Degree(s) in hand, my next goal was to return to the Colorado mountains I had missed during nine long years away, and apply those newfound library skills. In September of 2013, I landed the job of Library Technician at the Anschutz Medical Campus Library. Here I have had the opportunity to learn Interlibrary Loan processes, have done a preliminary weeding of the Reference Collection, provided customer service at the main desk, and regularly closed the library. I am also a member of the Diversity Committee, and – as mentioned above – have become the editor of the Appendix Newsletter, due in large part to my love of writing.

Since 2001, I have been writing a medieval-based fantasy novel (series?), in addition to devouring scores of fantasy, historical fantasy, and historical fiction books. I love to ride horses, especially my Arabian mare boarded at my family’s property near Saguache. In 2009/2010, I was lucky enough to be able to study abroad in England and Wales. I intend to return as soon as my bank account is sufficiently replenished. Castles, Cathedrals, and History – Oh my!

Find the perfect Medical Subject Heading (MeSH) for your topic!

For years, the folks at the National Library of Medicine (NLM) who read and index EVERY article in PubMed have had a tool to help them.  The NLM Medical Text Indexer (MTI) analyzes the abstract or other information about an article to suggest MeSH terms for indexers to tag articles with relevant topics.  MTI is a bit complex for most needs so NLM has released a “lite” version great for PubMed searching applications.

Now you can get a head start on identifying terms relevant to your subject that you can add to a search strategy.  MeSH on Demand provides a text box to enter an abstract from a relevant article, or a well formulated clinical question, or a list of words that describe key parts of your research topic.  Mesh on Demand analyzes that text and presents a list of possible MeSH terms to include in your search.  Here’s an example:

MeSH-on-Demand

The illustration is a bit small (click to enlarge), but you can see the paragraph that was entered retrieved about 12 suggestions of MeSH terms that might relate to my abstract contents.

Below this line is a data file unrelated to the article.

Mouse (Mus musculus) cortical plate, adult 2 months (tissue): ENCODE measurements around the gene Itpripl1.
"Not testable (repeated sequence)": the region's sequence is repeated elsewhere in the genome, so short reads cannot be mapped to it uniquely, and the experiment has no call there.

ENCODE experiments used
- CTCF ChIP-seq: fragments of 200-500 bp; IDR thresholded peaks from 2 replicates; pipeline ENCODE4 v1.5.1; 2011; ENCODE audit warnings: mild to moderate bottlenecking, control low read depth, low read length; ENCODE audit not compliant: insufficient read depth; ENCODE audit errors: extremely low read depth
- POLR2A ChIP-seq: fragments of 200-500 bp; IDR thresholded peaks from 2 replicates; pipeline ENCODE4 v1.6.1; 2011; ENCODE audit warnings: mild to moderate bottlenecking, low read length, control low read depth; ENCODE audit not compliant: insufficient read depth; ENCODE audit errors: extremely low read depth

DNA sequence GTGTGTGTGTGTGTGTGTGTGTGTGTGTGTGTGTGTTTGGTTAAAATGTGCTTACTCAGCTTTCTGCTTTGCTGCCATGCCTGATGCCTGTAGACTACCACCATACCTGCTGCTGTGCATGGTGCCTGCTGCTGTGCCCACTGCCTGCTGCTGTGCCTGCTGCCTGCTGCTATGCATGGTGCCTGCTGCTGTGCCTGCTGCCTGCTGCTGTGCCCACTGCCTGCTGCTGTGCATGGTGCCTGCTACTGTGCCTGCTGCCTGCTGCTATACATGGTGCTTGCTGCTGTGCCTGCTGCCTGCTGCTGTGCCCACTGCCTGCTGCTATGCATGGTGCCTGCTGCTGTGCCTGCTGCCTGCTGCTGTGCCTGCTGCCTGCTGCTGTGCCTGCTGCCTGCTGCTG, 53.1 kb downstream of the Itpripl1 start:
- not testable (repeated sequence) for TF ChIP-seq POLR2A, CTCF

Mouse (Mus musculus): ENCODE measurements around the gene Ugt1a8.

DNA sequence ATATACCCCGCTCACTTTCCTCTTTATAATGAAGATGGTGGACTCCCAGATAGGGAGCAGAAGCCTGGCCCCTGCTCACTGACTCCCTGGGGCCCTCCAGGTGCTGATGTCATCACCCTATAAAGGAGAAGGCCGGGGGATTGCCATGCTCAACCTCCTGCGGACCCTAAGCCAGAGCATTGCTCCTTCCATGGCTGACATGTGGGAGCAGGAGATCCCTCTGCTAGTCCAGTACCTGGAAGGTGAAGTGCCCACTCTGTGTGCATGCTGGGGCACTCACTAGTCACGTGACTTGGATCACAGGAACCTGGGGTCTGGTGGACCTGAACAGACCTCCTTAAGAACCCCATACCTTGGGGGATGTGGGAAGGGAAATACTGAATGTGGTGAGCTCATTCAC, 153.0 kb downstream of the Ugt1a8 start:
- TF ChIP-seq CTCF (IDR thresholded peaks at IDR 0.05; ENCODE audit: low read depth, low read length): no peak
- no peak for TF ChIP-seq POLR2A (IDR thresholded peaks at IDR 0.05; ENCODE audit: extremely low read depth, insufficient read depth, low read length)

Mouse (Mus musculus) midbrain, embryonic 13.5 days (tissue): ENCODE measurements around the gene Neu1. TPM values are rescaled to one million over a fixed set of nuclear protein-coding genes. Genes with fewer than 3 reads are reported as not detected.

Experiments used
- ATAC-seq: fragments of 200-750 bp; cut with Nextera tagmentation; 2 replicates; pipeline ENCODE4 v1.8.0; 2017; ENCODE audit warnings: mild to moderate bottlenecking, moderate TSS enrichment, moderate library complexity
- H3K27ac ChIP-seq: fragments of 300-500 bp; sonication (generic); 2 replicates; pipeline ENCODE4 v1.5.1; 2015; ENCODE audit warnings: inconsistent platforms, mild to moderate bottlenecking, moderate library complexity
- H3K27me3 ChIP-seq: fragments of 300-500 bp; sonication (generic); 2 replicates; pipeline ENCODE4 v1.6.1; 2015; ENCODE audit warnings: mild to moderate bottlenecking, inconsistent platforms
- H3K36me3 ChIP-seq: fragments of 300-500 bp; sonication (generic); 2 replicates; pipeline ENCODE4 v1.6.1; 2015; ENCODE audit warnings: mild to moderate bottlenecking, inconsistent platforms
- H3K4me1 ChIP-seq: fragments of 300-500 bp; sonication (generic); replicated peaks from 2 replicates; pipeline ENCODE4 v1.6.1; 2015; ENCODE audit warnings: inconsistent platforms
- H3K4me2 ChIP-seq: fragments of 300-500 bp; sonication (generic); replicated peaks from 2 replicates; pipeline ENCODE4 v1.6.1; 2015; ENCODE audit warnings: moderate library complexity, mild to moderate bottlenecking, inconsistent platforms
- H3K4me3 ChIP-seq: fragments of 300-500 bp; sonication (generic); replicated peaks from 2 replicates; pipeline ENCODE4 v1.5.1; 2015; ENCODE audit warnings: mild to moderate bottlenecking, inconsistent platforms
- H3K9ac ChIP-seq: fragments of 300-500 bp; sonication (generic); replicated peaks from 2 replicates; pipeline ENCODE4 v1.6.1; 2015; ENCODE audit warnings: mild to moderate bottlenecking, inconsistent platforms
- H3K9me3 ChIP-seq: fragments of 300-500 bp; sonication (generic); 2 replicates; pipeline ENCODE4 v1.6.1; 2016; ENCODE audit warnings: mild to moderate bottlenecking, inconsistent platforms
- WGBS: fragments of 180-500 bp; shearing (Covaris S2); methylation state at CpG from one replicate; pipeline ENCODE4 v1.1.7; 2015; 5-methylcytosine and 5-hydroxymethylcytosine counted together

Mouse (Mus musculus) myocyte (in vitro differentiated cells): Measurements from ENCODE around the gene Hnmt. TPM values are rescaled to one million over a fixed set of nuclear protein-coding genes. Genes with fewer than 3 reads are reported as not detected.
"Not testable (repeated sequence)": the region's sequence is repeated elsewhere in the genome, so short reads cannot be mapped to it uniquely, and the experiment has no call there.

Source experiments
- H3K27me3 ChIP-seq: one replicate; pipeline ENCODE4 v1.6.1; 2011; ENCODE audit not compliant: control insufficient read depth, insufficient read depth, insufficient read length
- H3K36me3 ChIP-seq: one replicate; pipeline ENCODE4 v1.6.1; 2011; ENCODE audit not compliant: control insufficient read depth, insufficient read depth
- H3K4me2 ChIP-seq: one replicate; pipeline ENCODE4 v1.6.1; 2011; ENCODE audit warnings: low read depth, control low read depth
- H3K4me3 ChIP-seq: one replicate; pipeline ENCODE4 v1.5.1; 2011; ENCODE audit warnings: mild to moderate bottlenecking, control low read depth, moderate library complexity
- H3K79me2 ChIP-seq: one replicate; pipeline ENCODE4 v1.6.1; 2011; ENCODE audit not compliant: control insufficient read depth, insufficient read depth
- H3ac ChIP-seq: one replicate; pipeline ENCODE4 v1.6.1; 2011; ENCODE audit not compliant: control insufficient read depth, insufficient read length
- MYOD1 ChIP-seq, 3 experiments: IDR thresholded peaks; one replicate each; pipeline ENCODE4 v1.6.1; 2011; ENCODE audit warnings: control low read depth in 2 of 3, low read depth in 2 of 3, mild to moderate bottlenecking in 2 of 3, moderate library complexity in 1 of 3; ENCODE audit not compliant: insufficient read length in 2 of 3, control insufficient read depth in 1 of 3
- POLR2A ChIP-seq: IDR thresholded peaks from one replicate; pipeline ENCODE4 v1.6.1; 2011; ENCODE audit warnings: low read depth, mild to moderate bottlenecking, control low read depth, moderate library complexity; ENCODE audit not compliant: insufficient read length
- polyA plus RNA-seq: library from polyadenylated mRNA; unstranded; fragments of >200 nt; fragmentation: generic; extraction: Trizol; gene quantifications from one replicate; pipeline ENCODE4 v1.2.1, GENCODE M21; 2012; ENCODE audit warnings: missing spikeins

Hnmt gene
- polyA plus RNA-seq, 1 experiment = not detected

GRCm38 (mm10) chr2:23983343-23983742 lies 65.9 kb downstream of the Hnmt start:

I took the suggestions and searched PubMed for :

data mining and libraries and publishing

and found three articles.

Try your own search topic using an abstract, question or keywords and see if MeSH on Demand can  jump start your PubMed searching success!

Want some expert advice on your search process?  Schedule a free consultation with a Health Science Library librarian today!

 

[Lynne M. Fox, Education Librarian]

New Books and Media List

The New Books and Media List is ready for your review:

http://impulse.ucdenver.edu/search/ftlist

Easily share your PubMed results via social media

Found a study you want to share on Twitter, Facebook or Google+?  Use PubMed’s new social media sharing links!  Simply search, find a result worth a share, then look for the sharing links below the abstract.

Pubmed Sharing buttons

 

 

 

 

 

Need some assistance learning to share via social media?  Schedule a consultation with the Library’s Ask Us service and meet with a librarian!

[Lynne M. Fox, Education Librarian]

 

2014 Google Scholar Metrics Released – Top Journals Identified

ScholarScholar Giants

 

 

Scholar Metrics provide an easy way for authors to quickly gauge the visibility and influence of recent articles in scholarly publications. The analytics for the 2014 version of Scholar Metrics is now available. This release is based on citations from all articles that were indexed in Google Scholar as of mid-June 2013 and covers articles published in 2009–2013. Data for top Medical Journals and subcategories by specialty are included.

Scholar Metrics include journal articles from websites that follow inclusion guidelines, selected conference articles in Computer Science & Electrical Engineering and preprints from arXiv, SSRN, NBER, and RePEc. As in previous releases, publications with fewer than 100 articles in the covered period, or publications that received no citations are not included.

 

[Lynne M. Fox, Education Librarian]

More New Items in the Digital Collections of Colorado

More NEW items in the DCC!! Documents, Presentations, Theses and Dissertations

CU Anschutz Medical Campus Publications:
Faculty – presentations

Graduate School:
Spring 2014 – Theses and Dissertations

Health Sciences Library:
Denison Memorial Library newsletter – Connections

Health Sciences Library newsletter – Appendix

http://digitool.library.colostate.edu/R/3CH5CLPUGBGNE6RMIJX1EUE7I8SUHUP1625R9RBJAUYU8MQIPS-00081?func=collections&collection_id=2381&local_base=GEN01-UCH